Blidinje Nature Reserve

In the heart of Herzegovina, Blidinje Nature Reserve is located on a large area that includes three mountain ranges - Vran, Čabulja and Čvrsnica. Blidinje is known for its unspoiled and wild mountainous areas. A single, tiny ski resort vaguely disturbs the calm of these massifs.


Arrived at the foot of the Prenj massif, "the Bosnian Himalaya", we are taken by a small hesitation. We know that it is a very isolated massif and extremely difficult to access for mountain rescue. The weather seems to be on our side, add to that a good dose of curiosity and we are on our way to the slopes of Prenj. We are alone, pulling our pulkas. The mountain belongs to us, or rather... we belong to it. Four whole days without seeing any other tracks than ours in the snow.


The highest village in Bosnia, perched on the side of a cliff, is also one of the highest in the entire Balkan Peninsula. Before arriving there, no one on our road could tell us for sure if the village was inhabited in winter. In the end, there was no one there. We visited the village like a museum, feeling a little voyeuristic to be there all alone.


Yes, we made the detour to Sarajevo to discover this city full of history. Like the rest of the country, the city is cut in two. In most of the cities of Bosnia, a river flows which separates two communities. Where the war raged, the bridges were all destroyed, then rebuilt. In Sarajevo, the Serb and Bosniak majorities are not separated by the river, but the border between the two entities of the country literally runs through the city. For example, cabs from the northern part of the city are not allowed to work in the other part of the city, in the Bosnian Serb Republic.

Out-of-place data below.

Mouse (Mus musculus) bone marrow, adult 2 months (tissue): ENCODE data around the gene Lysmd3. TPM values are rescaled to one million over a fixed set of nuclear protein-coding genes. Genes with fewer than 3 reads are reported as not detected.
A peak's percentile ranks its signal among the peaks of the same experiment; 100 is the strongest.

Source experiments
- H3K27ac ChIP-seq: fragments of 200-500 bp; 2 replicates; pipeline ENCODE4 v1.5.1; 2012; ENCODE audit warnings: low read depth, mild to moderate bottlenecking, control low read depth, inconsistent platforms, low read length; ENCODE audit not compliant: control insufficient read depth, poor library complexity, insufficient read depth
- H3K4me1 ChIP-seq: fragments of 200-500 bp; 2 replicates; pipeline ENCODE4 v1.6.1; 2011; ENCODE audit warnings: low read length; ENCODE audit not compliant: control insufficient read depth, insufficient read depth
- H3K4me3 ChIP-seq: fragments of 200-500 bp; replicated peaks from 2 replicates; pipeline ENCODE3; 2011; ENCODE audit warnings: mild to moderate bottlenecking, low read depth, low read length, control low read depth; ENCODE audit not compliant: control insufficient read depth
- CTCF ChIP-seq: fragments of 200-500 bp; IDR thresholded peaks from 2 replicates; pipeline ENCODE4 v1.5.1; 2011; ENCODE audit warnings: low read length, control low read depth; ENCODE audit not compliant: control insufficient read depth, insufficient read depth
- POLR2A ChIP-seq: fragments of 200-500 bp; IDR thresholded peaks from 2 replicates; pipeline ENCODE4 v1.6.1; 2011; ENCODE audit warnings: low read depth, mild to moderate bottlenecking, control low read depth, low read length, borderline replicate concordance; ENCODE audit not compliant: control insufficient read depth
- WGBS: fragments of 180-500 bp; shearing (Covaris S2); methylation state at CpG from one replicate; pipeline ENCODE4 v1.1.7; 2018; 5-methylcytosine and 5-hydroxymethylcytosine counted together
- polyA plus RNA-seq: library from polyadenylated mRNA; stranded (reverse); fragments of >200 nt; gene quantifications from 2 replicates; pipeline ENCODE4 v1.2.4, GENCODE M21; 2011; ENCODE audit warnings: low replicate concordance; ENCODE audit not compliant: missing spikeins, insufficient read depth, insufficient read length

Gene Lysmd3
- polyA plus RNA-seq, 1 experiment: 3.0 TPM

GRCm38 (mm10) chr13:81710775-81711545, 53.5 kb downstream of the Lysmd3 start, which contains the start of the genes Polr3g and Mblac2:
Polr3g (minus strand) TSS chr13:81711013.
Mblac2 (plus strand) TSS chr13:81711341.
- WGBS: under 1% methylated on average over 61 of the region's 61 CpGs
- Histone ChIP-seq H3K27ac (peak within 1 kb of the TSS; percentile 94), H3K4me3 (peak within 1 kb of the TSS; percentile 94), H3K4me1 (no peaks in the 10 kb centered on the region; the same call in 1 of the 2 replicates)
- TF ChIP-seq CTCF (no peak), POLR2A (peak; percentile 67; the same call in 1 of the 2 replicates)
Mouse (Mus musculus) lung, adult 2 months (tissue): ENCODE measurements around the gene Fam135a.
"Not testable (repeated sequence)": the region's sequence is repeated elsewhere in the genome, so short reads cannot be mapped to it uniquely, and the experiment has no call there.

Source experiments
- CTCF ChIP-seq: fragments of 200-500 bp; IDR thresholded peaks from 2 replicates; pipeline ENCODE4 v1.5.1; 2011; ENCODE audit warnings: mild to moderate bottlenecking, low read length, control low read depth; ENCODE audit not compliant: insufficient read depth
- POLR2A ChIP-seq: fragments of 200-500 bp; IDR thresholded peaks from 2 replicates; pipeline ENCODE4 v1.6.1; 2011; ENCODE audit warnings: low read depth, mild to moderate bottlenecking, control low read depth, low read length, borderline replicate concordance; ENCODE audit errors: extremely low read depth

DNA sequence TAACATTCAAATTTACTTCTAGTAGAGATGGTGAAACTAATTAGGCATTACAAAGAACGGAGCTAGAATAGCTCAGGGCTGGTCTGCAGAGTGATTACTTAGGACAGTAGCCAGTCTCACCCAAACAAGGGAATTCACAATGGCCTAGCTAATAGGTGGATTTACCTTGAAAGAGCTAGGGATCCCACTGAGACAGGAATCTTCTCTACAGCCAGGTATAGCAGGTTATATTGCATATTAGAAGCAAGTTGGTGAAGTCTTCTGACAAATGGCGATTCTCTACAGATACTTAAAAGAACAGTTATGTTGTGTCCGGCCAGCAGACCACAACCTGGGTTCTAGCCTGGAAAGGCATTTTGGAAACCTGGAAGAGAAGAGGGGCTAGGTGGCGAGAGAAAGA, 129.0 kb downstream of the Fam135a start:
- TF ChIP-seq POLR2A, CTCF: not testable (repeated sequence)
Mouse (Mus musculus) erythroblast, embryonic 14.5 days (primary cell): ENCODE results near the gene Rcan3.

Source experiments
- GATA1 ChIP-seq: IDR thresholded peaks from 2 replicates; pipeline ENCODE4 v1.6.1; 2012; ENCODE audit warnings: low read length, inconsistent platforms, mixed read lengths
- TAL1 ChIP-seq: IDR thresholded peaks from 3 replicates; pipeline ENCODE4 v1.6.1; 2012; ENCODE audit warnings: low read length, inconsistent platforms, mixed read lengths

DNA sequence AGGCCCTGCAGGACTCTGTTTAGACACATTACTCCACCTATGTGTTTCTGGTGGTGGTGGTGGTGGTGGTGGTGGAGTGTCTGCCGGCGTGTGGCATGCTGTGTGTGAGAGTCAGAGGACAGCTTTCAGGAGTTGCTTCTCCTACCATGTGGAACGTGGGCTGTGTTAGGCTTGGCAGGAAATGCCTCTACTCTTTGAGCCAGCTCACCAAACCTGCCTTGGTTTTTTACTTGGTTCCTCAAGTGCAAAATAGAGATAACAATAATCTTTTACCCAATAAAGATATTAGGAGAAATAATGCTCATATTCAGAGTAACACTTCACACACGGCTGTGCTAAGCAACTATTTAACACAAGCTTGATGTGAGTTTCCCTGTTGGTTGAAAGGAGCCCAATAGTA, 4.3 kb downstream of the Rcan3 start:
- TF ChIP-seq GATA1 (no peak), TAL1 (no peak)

It is impossible in Sarajevo to ignore that there was a war. Many buildings remain riddled with bullet holes, even with heavier ammunition.

We essentially explored the Bosnian part of the city and we loved it! We never felt so close to Istanbul! Turkish coffee (Bosnian sorry) in terrace, loukoums and Ottoman architecture. 

Meeting with the inhabitants of Bosnia-Herzegovina

We spent about a month hiking in Bosnia-Herzegovina and, overall, we met a lot of people. In fact, the second we crossed the border, we felt the difference and understood that the crossing of the desert in terms of meetings was finished. We even resumed the good habits by going to sleep in the inhabitant's house, that had not happened to us for a long time.